Richard Ebeling emails:
I have a new article on the “EpicTimes” news and commentary website on, “Wilhelm Röpke: The Economist Who Stood Up to Hitler.”
Though not as widely known as he might be, Wilhelm Röpke is usually credited as one of the intellectual fathers of the "German Miracle" after the Second World War in terms of the free market-based policies leading to the country's economic recovery.
This February marks fifty years since his death In 1966, and it seems worthwhile to remember and pay tribute to him.
Röpke was also one of the few prominent Germans who continued to publicly speak out in no uncertain terms against Hitler after be came to power, warning that Germany under the Nazis was sinking into barbarism, irrationality, brutality, and a dangerous racist form of collectivism. He finally was forced to leave Germany when Nazi thugs threatened him and his family.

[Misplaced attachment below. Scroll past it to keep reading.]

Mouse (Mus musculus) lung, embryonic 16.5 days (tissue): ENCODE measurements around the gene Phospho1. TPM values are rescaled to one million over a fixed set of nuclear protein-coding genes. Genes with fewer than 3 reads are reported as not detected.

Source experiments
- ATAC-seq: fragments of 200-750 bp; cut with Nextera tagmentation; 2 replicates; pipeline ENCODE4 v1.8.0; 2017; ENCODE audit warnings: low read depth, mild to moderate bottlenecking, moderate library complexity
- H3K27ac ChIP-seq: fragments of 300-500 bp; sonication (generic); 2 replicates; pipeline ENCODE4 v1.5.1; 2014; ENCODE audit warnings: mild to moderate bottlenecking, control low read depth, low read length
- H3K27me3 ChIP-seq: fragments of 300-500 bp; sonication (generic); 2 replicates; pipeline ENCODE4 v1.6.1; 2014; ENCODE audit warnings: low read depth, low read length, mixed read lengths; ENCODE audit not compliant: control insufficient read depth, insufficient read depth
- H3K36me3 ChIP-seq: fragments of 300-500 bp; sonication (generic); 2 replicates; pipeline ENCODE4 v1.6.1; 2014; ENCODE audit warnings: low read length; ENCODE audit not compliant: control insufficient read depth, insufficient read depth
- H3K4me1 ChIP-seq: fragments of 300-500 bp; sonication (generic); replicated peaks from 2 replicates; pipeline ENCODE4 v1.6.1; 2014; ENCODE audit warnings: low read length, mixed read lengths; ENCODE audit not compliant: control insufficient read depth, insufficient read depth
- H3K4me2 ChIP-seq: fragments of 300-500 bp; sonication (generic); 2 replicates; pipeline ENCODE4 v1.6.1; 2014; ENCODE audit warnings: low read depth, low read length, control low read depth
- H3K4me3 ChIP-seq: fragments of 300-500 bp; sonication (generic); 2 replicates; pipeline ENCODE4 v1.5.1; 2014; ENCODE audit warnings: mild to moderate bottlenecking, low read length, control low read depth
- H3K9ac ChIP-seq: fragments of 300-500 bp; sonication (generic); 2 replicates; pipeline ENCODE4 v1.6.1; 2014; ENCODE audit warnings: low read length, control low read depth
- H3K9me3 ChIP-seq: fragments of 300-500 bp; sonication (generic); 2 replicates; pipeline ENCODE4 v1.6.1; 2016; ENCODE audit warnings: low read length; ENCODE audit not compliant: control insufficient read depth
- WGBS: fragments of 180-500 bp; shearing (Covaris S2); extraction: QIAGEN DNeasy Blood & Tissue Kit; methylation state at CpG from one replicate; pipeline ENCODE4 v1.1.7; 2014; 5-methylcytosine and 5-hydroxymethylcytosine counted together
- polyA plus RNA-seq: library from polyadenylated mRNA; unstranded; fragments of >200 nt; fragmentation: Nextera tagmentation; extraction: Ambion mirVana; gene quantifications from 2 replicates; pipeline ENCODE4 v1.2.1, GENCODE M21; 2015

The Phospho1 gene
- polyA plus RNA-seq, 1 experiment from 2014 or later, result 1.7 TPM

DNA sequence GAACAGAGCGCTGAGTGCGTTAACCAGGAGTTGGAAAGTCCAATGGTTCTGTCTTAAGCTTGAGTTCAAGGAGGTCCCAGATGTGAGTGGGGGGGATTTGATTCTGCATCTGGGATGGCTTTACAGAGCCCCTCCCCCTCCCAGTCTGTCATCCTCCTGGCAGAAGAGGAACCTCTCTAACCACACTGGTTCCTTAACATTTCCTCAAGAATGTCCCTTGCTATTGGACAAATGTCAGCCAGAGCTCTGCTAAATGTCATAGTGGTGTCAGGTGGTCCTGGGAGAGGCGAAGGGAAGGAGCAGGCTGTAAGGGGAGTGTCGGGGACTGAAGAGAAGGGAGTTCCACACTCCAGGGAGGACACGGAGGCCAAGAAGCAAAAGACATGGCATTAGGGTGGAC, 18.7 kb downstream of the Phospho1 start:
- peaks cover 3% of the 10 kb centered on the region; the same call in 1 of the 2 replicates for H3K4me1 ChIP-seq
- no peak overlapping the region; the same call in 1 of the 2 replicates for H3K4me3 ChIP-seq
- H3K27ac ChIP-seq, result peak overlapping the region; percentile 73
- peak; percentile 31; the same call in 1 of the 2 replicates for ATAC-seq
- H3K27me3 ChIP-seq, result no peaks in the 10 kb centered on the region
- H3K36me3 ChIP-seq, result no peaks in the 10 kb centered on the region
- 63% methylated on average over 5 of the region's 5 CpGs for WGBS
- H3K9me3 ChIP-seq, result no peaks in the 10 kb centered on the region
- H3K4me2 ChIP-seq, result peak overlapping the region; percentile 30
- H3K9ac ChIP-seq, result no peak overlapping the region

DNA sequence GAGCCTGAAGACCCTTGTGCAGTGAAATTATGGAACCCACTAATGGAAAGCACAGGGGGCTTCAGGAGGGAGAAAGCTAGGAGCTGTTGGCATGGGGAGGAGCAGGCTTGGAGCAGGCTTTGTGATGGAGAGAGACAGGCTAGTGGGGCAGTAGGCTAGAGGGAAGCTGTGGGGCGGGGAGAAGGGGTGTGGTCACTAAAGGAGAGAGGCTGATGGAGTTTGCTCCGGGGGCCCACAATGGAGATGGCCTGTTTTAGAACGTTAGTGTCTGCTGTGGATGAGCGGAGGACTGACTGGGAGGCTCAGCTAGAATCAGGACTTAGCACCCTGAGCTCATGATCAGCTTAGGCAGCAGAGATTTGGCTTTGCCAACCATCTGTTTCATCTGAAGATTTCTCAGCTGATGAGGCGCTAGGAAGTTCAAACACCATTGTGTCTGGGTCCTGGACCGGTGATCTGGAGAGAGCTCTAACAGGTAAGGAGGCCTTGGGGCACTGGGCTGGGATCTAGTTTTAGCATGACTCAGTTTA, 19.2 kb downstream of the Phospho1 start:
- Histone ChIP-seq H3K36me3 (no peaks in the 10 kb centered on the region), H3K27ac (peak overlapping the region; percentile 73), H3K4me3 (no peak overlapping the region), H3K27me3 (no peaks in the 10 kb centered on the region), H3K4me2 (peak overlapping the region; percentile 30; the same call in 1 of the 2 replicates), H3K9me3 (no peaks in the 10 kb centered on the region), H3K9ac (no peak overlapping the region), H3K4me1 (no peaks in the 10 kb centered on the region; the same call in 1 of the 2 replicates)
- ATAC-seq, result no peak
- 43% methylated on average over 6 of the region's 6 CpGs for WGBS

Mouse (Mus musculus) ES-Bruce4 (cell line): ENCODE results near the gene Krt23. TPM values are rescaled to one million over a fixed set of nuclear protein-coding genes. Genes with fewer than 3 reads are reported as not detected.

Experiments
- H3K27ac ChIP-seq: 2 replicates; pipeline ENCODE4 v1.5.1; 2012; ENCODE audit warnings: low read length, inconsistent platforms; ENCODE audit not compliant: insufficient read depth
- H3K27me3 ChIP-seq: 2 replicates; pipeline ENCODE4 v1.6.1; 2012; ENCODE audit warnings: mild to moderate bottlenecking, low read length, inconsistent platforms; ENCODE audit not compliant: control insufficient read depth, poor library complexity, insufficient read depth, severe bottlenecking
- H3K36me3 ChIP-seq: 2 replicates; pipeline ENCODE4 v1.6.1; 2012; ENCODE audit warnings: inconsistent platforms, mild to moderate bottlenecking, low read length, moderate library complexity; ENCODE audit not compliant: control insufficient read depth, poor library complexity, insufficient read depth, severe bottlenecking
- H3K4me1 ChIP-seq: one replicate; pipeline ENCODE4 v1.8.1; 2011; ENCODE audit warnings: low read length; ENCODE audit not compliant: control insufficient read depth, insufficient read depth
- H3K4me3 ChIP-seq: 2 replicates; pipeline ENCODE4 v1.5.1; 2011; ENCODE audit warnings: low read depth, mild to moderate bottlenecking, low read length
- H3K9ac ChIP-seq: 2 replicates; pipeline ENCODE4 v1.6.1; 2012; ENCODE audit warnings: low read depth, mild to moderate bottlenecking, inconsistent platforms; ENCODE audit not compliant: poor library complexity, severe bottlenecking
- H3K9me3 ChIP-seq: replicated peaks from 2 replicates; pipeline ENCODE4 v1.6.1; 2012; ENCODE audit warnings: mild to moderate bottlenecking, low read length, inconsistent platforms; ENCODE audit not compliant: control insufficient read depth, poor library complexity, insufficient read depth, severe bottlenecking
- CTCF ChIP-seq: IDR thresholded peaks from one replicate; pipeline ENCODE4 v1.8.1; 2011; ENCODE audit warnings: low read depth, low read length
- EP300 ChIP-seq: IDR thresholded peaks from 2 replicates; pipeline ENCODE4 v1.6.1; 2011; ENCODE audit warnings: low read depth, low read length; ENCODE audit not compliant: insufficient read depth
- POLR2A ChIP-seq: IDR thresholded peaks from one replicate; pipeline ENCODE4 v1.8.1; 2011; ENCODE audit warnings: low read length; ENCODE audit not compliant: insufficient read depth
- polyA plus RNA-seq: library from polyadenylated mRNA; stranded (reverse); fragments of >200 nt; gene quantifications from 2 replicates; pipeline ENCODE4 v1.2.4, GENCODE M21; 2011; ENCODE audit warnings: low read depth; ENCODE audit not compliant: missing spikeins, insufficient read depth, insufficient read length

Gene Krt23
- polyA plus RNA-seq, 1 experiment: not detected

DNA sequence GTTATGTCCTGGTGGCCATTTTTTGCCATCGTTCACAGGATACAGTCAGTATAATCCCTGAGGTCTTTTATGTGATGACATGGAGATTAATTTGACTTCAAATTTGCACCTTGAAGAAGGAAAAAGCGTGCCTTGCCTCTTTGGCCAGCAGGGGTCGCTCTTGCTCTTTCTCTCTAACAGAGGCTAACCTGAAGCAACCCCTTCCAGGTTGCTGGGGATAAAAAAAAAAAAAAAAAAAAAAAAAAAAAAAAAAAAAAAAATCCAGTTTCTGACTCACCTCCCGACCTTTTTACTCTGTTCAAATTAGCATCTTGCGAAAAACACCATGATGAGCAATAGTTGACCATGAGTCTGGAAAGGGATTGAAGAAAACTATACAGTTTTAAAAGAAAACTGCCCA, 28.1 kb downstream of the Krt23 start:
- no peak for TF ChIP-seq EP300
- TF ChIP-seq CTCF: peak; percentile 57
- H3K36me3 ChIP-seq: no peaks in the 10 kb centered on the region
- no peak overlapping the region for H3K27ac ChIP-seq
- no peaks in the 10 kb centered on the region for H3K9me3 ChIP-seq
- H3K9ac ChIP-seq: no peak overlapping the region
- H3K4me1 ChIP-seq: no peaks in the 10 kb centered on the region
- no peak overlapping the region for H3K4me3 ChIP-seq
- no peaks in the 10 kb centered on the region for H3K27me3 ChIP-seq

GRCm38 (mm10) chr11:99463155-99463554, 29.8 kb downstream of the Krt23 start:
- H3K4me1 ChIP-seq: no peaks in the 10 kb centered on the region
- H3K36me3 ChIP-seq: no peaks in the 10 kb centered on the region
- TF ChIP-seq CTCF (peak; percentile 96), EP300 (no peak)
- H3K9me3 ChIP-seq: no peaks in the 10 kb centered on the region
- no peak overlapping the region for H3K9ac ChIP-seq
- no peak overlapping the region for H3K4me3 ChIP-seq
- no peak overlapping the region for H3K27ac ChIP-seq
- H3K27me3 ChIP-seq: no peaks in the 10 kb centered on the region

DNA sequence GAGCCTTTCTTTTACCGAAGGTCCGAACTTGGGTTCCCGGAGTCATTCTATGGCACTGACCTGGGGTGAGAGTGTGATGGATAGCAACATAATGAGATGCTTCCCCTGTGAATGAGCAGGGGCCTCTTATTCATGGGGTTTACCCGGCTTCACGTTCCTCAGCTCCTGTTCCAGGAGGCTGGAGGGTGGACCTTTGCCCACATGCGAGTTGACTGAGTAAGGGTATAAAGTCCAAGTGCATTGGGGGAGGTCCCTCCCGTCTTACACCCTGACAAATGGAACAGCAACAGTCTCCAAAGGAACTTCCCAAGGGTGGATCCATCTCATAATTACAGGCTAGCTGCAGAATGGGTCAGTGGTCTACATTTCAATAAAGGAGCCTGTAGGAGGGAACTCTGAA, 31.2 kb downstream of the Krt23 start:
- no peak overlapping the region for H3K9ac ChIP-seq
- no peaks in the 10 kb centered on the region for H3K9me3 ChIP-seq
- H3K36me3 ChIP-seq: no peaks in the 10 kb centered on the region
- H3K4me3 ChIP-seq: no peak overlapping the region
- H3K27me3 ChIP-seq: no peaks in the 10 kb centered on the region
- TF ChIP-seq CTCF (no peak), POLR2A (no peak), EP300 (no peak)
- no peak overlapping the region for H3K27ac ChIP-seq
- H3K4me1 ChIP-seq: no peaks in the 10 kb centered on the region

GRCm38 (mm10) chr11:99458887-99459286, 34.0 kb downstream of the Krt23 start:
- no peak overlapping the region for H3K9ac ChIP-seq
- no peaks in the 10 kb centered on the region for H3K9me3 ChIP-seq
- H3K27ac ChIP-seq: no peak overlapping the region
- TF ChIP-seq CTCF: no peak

Teaching in neutral Switzerland during and after the Second World War, Röpke proceeded to publish a series of books explaining how Western Civilization had reached this crisis of a collectivist and totalitarian revolt against individual liberty, free markets, and limited government under the rule of law.
He also outlined the principles, policies and cultural ideals that were necessary if after the catastrophe of war, the world and a post-Nazi Germany were to restore a decent, humane, peaceful, productive, and free society.
His books and ideas became an inspiration and guide for many of the policies introduced in Germany starting in the late 1940s that put that country on an economic path of an “economic miracle” of renewed prosperity that exceeded the postwar recoveries of some of the victorious nations.
While not a proponent of laissez-faire in a variety of economic and social policy areas, Röpke strongly warned of the dangers and pitfalls arising from the growing interventionist-welfare state.
His economic diagnosis and policy proposals, combined with a strong emphasis on the importance of an ethical anchor for the preservation of human liberty and an open, decent society makes his ideas as timely today as when he penned them decades ago.